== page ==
18 Nov 2023 5:00 AM GMT
The Supreme Court is set to examine whether a subsequent change in law can be a ground for condoning delay or to disturb the acquittal finding.To provide a brief background, the Bench of Justices Hrishikesh Roy and Sanjay Karol recently (on November 06) issued notice in a special leave petition (SLP) filed against an interim order of the Kerala High Court. Therein, the High Court had admitted...
The Supreme Court is set to examine whether a subsequent change in law can be a ground for condoning delay or to disturb the acquittal finding.
To provide a brief background, the Bench of Justices Hrishikesh Roy and Sanjay Karol recently (on November 06) issued notice in a special leave petition (SLP) filed against an interim order of the Kerala High Court. Therein, the High Court had admitted an appeal against the acquittal of a person charged under NDPS (Narcotic Drugs and Pshychotropic Substances Act, 1985). Apart from this, the High Court also condoned the delay of 1184 days in filing the appeal.
Imperatively, the acquittal was based on the decision rendered in Mohanlal v. State of Punjab. Thus, before the High Court, the Prosecution submitted that the law established in Mohanlal was overruled in Mukesh Singh. v. State Narcotic Branch, Delhi. Accordingly, the High Court, observing that the judgment passed by the Trial Court is primarily based on the decision of Mohanlal, stated that the appeal has to be heard on merits. While holding so, the High Court also condoned the delay.
“As the judgment under appeal is seen rendered solely based on the dictum in Mohanlal (supra) and the legal position having changed, the appeal has to be heard on merits. Being so, the delay is liable to be condoned.”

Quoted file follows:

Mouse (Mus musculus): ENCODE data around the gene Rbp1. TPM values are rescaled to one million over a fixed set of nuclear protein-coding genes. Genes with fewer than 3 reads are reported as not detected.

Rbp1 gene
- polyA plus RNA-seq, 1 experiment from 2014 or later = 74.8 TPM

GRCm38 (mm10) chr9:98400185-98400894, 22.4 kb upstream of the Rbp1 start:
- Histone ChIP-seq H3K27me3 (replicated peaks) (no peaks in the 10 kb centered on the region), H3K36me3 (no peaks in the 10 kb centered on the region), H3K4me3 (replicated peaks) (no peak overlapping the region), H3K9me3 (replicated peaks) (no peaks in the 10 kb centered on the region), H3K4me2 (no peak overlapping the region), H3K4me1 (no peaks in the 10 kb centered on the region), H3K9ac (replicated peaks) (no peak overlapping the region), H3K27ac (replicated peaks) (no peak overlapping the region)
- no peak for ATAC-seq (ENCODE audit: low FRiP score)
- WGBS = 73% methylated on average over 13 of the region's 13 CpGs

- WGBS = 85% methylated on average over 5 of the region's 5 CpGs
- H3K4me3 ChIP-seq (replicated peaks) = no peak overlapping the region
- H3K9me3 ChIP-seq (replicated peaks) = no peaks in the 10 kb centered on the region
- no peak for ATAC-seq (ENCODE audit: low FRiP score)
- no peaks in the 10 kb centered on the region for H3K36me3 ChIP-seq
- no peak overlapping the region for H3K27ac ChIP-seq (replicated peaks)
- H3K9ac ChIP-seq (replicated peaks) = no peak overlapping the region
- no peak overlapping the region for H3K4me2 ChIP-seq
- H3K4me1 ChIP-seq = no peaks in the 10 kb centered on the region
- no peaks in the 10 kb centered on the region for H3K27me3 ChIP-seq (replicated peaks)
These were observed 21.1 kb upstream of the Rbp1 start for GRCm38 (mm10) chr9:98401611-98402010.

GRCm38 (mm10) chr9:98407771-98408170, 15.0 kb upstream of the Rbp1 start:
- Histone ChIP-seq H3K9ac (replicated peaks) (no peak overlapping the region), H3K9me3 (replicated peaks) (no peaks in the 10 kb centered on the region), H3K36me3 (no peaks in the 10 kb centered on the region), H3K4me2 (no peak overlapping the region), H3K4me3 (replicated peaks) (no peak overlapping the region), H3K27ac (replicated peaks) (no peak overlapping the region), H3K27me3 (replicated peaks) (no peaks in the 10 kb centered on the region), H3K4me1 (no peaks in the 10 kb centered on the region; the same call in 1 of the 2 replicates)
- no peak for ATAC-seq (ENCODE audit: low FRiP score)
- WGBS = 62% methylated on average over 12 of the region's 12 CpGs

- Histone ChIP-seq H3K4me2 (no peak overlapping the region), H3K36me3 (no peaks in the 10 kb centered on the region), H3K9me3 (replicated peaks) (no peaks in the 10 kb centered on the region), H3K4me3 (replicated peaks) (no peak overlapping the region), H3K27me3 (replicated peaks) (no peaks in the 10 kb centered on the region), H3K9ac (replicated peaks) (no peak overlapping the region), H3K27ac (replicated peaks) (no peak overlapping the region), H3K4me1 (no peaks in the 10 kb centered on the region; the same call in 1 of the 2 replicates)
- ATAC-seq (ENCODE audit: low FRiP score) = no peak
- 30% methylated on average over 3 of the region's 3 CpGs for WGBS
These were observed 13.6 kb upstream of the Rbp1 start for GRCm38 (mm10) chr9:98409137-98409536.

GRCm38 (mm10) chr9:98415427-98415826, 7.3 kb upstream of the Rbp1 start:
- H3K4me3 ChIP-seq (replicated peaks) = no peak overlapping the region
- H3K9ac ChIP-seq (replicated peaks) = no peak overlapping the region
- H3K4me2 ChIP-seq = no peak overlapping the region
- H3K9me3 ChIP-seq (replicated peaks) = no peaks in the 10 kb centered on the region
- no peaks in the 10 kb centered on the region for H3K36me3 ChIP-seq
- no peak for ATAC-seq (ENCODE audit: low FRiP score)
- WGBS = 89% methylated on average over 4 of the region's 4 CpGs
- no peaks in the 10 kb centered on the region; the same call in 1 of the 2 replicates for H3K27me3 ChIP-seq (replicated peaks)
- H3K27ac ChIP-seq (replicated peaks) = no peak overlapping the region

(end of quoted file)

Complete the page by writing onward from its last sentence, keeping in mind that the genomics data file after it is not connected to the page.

Aggrieved from the same, the accused has filed the present appeal.
Before the Apex Court, the Counsel for the petitioner/ accused, while assailing the impugned order, submitted that a subsequent change in law cannot be a ground for condoning the delay.
“It is submitted by the learned Counsel that subsequent change of law cannot be a ground for condonation of delay or to disturb the acquittal finding. But the High Court under impugned order dated 23.06.2023 has not only condoned the huge delay of 1148 days but also decided to consider the Prosecution's appeal, on merit.”
Based on these facts and circumstances, the Supreme Court issued a notice returnable in six weeks while also staying further proceedings.
Law Laid Down in Mukesh Singh
It may be noted that in 2018, a three-judge bench of the Supreme Court, in Mohanlal vs. State of Punjab, held that in case the investigation is conducted by the police officer who himself is the complainant, the trial is vitiated, and the accused is entitled to acquittal.
However, after about two years, in 2020, a five-judge Constitution Bench overruled it. The judgment, authored by Justice MR Shah, held that the NDPS Act does not specifically bar the informant/complainant to be an investigator and officer in charge of a police station for investigating the offences under the NDPS Act.
Brief Factual Background
The Excise Range Inspector, Vandiperiyar, detected the present case by arresting the accused and seizing the contraband ganja from his possession. Consequently, he registered the case under the relevant provision, investigated, and later filed a complaint before the Court.
Basis this, the Trial Court opined:
“It is well settled that a fair investigation, which is but the very foundation of fair trial, necessarily postulates that the informant and the investigator must not be the same person. It is axiomatic that justice must not only be done but must appear to be done also.”
Thereafter, relying upon the dictum laid down in Mohan Lal, it held:
“….as the informant and the investigator are the same person, it cannot be said that the investigation was fair, judicious and just and no prejudice was caused to the accused.”
Case Details: HYDER vs. STATE OF KERALA, Diary No.- 39255 - 2023
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